Norco Optic – Test Ride

Norco Optic Details
  • 27.5″ or 29″ Wheels
  • Sizes:  S, M, L, XL
  • 120/110mm Front and Rear (29″)
  • 130/12omm Front and Rear(27.5)
  • MSRP: $5199.99

Norco was one of the first brands to begin producing bikes on the 650B wheel size, and therefore have perfected their platforms for it. Their refinement is obviously present on their new Optic trail bike. We rode the Optic in both wheel sizes on their C7.2 and C9.2 models. The bike features 110mm of rear travel and 120mm up front for 29er frames. The 27.5 frame gets an added 10mm cushion front and rear. Both models have identical spec otherwise and are well equipped with a Fox Float 34 fork, Fox Float EVOL rear shock, Shimano’s XT M8000 drivetrain and brakes, Rock Shox Reverb 150mm dropper post, Easton wheels, and Raceface cranks, wide bars, and a short stem, . The tires however, were questionable. Narrow, 2.25” lightweight casing Nobby Nic’s are not ideal for riding in Northern California’s rocky and technical Gold Country. Dane actually ended up swapped the wheels for some of his own. Norco has adopted the Horst Link suspension platform that they utilize on the Optic. The horst link allows brake forces to be isolated from the suspension. This keeps your suspension active even under heavy braking.

Norco Optic C9.2 (29inch wheels)

Norco Optic C7.2 (27.5 wheels)


Riding the Optic


We hit the trailhead right as the sun began peeking out from behind the walls of the canyon. The Auburn ravine was filled with fog and the roar of the American river could be heard as we climbed up the steep and rocky hillsides on our bikes. It was a perfect day to be testing a new bike on the trails at Auburn State Recreation Area.


Yes, that is Culvert trail

The route we had planned for the day was filled with trails flat and steep, and covered with rocks, roots, drops, and jumps. Originally, we had anticipated the difficult route was going to be a little too aggressive for Norco’s new trail bike. Even though on paper the geometry of the bike does not inspire any confidence for descending, the bike proved us wrong when we dropped in on the first trail. The bike provided much more stability than your typical “trail” bike, yet still had the snappy handling that you would expect. Through rock gardens and rough terrain, the Optic had no problem holding a straight line. When the trails became flatter and smoother, the Optic’s quick acceleration and maneuverability really began to shine. The bike required minimal input when carrying speed through sweeping turns and undulating terrain. I found myself using much less effort while navigating Auburn’s Culvert trail. However, this isn’t to say we’re about to trade our all mountain rigs for these trail bikes. We did find ourselves feeling a little bit over the front of the bike, which isn’t typically the most comfortable position when blasting downhill. If we were to add one of these bikes to our own quiver a 140mm fork and riser bars would be added.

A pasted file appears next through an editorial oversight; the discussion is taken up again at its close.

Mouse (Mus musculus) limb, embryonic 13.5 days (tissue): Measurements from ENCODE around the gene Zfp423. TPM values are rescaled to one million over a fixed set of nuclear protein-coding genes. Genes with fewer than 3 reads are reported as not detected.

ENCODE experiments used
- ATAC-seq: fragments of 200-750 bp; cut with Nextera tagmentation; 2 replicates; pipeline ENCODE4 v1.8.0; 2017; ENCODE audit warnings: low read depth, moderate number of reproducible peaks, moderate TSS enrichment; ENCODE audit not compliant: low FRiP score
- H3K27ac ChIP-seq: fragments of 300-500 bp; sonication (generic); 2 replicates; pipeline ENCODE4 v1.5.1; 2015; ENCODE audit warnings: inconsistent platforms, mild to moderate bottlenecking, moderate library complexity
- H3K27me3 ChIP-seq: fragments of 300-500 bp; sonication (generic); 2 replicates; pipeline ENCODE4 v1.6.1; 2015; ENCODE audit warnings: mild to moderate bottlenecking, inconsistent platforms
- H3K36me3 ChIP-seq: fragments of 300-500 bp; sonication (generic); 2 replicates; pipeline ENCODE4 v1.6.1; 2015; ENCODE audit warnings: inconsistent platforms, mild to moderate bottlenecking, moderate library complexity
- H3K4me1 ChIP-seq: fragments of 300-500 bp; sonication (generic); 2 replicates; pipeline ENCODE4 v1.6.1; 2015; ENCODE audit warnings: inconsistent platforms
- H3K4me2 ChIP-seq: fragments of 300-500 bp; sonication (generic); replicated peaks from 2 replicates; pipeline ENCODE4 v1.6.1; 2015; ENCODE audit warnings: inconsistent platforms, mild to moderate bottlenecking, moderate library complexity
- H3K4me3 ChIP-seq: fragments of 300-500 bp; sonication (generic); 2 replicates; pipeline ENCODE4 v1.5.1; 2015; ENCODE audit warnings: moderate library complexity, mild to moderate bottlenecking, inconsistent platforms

No problems giving the back wheel some love

Working against gravity and going uphill was comfortable and easy. The light bike seems to jump with each pedal stroke. The steep 74.9 degree seat tube angle sets you up in a comfortable position to put power to the pedals and get back uphill. The test bikes came with a 2×11 drivetrains, but the extra cadence was basically negligible compared to the 1×11 set up on my personal bike. Nevertheless, the minimal effort needed to pedal the Optic back up hill means riders can climb higher, ride further, and stay in the saddle longer.


Most people don’t attempt this gap on much more capable rigs. Not an issue for the Optic.



  • 27.5″ or 29″ Wheels
  • Wide bars and short stem
  • Versatile capability
  • Quick handling
  • Bike comes with a 1x chain ring to swap out the 2x system.

  • Lightweight tires unsuitable for rough terrain
  • Bars felt cluttered with shifter, brake and dropper on the left.












Obviously, this bike is designed for trails of the more “tame” variety. However the Optic is still capable and a blast to ride on steeper and more technical terrain. It is sturdy enough to handle rough riding while still bringing entertainment to easier terrain.


4 thoughts on “Norco Optic – Test Ride

  1. Thank you for verifying the capability of a 120mm trail bike. It helped me to decide between upgrading the fork and shock on my 120mm bike or replacing with a 140mm bike. I will replace my Revelation with a 120 or 130 Pike or Fox. I found the Revelation to be OK for climbing and descending fire roads, only.


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